Lier les programmes d’aide gouvernementale au transport en commun à la performance des réseaux - Quel modèle pour le Québec ?
The Government of Quebec transfers nearly $ 1 billion annually in grants to transport authorities and municipalities for the development of public transit networks. These grants are allocated through multiple programs dedicated to both capital investments and operations. This report analyzes the criteria used to allocate subsidies and explores the potential funding arrangements that could link government grants to features of transit network that influence their performance. The report begins with the presentation of a theoretical framework that describes the rationale for public transit funding from a public finance point of view. It then seeks to identify performance criteria for transit networks from a sustainable development perspective. A comparative analysis of eight territories is conducted to understand the relationship between network performance and funding. Three different types of jurisdictions are used: 1) Canadian provinces: Quebec, Ontario and British Columbia; 2) American states: Minnesota, Florida and California and 3) European countries: France, Germany and Switzerland.
One of the main findings of this analysis is that grant allocations based on transit network performance are rare in practice, at least for the eight studied cases. Although many indicators are used by transport authorities to measure the performance, efficiency and sustainable mobility effects of their transit systems, very few are formally tied to funding. Among the cases explored, Minnesota’s experience seems to be the most interesting to consider in the reassessment of Quebec’s funding programs. In this state, public transport authorities are divided into three categories (relative to their size and the density of the area they serve), and subsidies are distributed within categories according to their performance, as measured using four indicators that are easy to understand and produce: the average cost per rider, the average cost per hour of service, the number of rider per hour of service and the ratio of fare box revenues to operating costs.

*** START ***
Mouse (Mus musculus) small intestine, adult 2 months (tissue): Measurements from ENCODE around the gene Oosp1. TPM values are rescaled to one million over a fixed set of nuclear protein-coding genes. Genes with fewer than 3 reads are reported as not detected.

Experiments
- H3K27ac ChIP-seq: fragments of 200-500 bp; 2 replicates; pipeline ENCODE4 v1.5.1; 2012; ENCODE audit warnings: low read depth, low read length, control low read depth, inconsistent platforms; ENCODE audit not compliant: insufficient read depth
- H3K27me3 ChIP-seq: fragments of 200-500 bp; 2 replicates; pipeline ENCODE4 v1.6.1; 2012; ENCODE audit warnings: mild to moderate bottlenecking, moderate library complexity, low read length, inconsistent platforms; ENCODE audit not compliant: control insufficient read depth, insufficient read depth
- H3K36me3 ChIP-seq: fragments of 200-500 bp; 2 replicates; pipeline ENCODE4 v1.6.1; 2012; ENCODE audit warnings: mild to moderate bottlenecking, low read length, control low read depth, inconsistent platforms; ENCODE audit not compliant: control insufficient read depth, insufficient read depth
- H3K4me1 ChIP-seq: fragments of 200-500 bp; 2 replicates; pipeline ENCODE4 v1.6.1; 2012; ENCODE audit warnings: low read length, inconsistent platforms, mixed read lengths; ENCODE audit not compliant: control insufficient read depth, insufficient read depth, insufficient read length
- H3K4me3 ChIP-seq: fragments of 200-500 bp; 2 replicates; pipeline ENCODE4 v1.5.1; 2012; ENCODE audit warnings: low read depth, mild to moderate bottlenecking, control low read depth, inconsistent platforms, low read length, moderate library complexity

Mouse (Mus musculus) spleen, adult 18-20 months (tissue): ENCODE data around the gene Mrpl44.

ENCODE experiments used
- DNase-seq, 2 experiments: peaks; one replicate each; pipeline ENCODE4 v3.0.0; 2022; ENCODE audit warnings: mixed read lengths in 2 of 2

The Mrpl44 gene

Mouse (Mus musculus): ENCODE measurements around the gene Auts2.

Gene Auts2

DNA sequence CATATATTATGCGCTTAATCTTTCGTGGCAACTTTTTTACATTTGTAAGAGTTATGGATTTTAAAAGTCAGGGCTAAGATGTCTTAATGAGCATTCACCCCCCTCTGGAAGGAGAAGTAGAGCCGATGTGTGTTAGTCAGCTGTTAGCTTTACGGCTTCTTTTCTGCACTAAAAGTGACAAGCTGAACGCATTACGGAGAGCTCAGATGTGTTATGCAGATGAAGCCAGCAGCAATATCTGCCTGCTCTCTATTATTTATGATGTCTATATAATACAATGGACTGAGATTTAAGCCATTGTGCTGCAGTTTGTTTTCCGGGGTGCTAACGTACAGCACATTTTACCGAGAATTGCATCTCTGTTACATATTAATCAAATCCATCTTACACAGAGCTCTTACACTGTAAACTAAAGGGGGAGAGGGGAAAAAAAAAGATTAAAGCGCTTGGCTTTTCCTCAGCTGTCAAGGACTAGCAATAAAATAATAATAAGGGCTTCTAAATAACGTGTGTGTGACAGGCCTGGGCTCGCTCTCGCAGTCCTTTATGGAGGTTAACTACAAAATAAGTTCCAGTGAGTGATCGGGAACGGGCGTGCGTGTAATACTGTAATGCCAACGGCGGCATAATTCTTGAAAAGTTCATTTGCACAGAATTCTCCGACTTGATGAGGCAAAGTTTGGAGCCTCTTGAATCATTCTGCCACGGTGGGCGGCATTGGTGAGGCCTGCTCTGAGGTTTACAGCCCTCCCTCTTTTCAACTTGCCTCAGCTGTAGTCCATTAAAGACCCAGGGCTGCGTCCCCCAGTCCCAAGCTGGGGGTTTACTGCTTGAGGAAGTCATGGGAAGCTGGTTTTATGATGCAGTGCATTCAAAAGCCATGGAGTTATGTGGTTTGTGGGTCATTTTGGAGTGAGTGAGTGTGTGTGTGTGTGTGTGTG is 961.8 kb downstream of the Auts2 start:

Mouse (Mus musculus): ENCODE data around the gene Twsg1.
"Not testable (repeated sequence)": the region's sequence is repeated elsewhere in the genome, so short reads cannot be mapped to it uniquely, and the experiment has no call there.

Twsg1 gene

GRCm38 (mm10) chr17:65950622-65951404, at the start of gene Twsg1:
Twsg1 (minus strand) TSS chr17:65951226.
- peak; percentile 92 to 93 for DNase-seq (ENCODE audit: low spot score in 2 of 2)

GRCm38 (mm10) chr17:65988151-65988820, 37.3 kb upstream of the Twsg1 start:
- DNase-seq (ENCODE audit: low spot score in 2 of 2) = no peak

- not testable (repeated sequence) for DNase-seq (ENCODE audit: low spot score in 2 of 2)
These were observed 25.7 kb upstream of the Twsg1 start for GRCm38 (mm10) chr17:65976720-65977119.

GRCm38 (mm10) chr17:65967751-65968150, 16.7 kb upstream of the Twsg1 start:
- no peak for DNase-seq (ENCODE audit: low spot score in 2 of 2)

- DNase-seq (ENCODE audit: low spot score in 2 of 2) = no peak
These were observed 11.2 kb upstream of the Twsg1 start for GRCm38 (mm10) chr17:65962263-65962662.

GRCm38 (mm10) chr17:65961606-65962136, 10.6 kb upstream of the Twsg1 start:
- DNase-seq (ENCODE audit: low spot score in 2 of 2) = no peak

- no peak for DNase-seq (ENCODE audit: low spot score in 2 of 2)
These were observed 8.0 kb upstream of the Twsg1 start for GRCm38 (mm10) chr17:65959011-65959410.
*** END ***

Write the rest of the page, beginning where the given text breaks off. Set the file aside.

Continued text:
In Quebec, the supply of public transit subsidies currently suffers from an overly complex system of programs. Multiple programs exist, are financed by a variety of funds and pursue their own specific objectives. Transport authorities have to justify their needs according to the goals of these programs, but the evaluation process, the selection criteria and granting justifications for these subsidies are not necessarily specified in public documents. To our knowledge, there is no official reporting on the impact of governmental grants or any long-term evaluation of these programs. In order to link the financing of public transit systems to their performance, Quebec’s government must first set objectives, unbiased, quantified, and easy to produce indicators on a recurring basis. These indicators should be aligned on programs’ objectives as well as on agencies’ plans and other mobility plans. They must also take into account territorial contexts and local particularities. These indicators would reduce the complexity of actual programs, make the allocation process more transparent, and clarify the requirements and expectations for proposing transport authorities.